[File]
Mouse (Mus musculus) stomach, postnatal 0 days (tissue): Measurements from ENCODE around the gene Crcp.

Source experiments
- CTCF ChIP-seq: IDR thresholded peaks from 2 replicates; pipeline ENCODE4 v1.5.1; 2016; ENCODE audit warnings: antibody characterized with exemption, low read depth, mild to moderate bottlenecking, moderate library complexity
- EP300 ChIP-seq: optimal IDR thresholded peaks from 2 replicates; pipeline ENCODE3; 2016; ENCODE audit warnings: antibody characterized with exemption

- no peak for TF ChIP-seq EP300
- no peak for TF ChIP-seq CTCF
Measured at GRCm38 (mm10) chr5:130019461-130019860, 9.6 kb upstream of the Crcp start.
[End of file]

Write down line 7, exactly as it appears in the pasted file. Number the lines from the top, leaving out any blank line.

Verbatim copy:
Measured at GRCm38 (mm10) chr5:130019461-130019860, 9.6 kb upstream of the Crcp start.